Theater & art

Stage Review

Dan Hunter’s ‘Legally Dead’ is alive and well

From left: Kippy Goldfarb, Jen Alison Lewis, and Adrianne Krstansky in the Boston Playwrights’ Theatre’s production of “Legally Dead.’’
Boston Playwrights’ Theatre
From left: Kippy Goldfarb, Jen Alison Lewis, and Adrianne Krstansky in the Boston Playwrights’ Theatre’s production of “Legally Dead.’’

‘Where there’s a will, there’s way,” as the saying goes. So the Lincoln family just needs to find the will. In Dan Hunter’s new play, now up at Boston Playwrights’ Theatre, it’s Christmas Eve, and the Lincolns — mom Marsha and adult children Rebecca, Annie, and Tommy — are home for the holidays at mom’s place on the Gulf Coast of Florida. What’s more, some of the kids are looking to give themselves a Christmas present by selling the family’s Cadillac dealership back in their native Peoria, Ill. The hitch is, they can’t unload it without the OK from their dear departed dad, who’s not dead, just departed — he’s been missing for five years. They need to have him declared legally dead so they can inherit. But . . . where is that will?

Hunter, a former managing director of Boston Playwrights’ Theatre, hails from Iowa, and his previous efforts include the book “Let’s Keep Des Moines a Private Joke” and the song “Please Don’t Burn Perry Como,” so he has a sense of humor. But “Legally Dead” is more of a black comedy. Marsha has secreted a bottle in every nook and cranny of her kitchen, where the entire play (100 minutes with no intermission) is set, as well as several flasks about her person, and God knows what she has in the never-seen closet, which houses, at the very least, a ping-pong table and a snowblower. Rebecca, who lives with her mother, works as a church secretary and has found Jesus. Lawyer Annie, who’s just arrived from Peoria, is newly divorced and has found sobriety — for the moment. Tommy’s not expected, since he’s spent the past four years in prison for hiring a hitman, but he blows in after getting a Christmas release. Yorkshire terrier Walter, on the other hand, has gone missing.

Why does Marsha have a Canon “vintage” toner cartridge on the table when she has no printer? Why does Rebecca keep drinking from the Windex bottle? Who was Tommy’s hitman supposed to hit? Is it a good idea to vacuum your dog after giving it a bath? And will dad eventually come out of that closet? One glance at Cristina Todesco’s hilariously tacky set makes it clear the answers will be over the top. Marsha’s kitchen is a riot of plastic, Formica, and linoleum, with green plaid wallpaper, and cabinetry in a hideously bright turquoise. A small Toshiba TV anchors one corner; the walls are festooned with imitation Early American prints and a couple of mounted fish; the refrigerator sports a heart-shaped magnet with a photo of Walter. The few concessions to the season include a styrofoam snowman and, high overhead, a huge plastic Santa and sleigh with flamingo reindeer.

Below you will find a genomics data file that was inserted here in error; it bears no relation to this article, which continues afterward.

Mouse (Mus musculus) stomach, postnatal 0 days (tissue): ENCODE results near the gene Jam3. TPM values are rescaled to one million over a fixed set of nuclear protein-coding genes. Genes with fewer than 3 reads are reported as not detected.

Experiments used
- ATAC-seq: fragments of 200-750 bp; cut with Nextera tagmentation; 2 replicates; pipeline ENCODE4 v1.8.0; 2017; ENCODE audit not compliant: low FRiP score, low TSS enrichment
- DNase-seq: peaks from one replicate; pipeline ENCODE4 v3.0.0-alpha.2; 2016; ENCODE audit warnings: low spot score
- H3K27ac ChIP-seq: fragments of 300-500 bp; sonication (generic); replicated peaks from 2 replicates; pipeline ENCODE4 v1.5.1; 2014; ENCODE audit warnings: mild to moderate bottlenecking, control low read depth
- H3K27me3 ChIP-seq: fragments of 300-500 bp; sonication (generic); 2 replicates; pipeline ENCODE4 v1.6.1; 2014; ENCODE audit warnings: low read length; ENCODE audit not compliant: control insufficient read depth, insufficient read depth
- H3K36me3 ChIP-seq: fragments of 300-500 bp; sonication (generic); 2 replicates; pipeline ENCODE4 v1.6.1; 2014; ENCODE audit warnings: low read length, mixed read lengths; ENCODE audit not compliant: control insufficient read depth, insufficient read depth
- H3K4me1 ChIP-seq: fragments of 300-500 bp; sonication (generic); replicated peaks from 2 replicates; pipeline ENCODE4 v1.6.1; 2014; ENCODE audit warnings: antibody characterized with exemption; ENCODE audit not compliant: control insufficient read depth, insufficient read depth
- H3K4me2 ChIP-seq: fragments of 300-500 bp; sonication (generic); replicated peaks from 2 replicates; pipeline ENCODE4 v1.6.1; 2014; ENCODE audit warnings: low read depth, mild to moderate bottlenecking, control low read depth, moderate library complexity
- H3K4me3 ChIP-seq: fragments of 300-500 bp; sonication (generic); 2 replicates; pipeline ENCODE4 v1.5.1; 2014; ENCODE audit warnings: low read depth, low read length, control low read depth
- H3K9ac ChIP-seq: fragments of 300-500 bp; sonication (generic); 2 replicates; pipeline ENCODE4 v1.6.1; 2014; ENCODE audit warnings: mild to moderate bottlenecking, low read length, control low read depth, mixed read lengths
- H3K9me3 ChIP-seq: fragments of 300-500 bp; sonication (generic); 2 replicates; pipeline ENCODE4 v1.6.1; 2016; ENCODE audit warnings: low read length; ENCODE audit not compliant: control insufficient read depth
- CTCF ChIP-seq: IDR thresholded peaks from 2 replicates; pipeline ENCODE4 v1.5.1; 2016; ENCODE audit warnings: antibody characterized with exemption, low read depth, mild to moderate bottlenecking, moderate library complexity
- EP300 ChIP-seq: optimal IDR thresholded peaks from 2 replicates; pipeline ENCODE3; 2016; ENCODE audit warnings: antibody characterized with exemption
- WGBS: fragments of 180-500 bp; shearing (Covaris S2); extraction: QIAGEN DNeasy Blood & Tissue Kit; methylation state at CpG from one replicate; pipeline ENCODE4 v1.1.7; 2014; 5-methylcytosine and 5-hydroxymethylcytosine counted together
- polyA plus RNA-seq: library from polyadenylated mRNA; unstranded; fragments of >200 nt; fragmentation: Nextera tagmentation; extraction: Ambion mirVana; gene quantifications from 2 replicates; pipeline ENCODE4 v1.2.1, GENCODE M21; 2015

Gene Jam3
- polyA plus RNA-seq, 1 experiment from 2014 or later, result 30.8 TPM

Director Steven Bogart and the four actors (Walter, for reasons that are immediately obvious, is not played by a live dog) keep Hunter’s uproarious script hopping. Jen Alison Lewis’s self-righteous Rebecca favors pink gloves and goggles for cleaning and obsesses over “Jesus jewelry.” Adrianne Krstansky offers a bossy, single-minded Annie who’s desperate for money but shows her sentimental side when she reconnects with her childhood stuffed chimpanzee, Zippy. Christopher James Webb’s Tommy is a smooth-talking bully who wants the family business for himself. And Kippy Goldfarb, as Marsha, seems devoted to protecting the Lincoln name but shows her true colors when the wills — a quartet of them — start to turn up. Somehow all four actors manage to make their characters likable. “Legally Dead” would play well in Peoria. It would play well just about anywhere.

Jeffrey Gantz can be reached at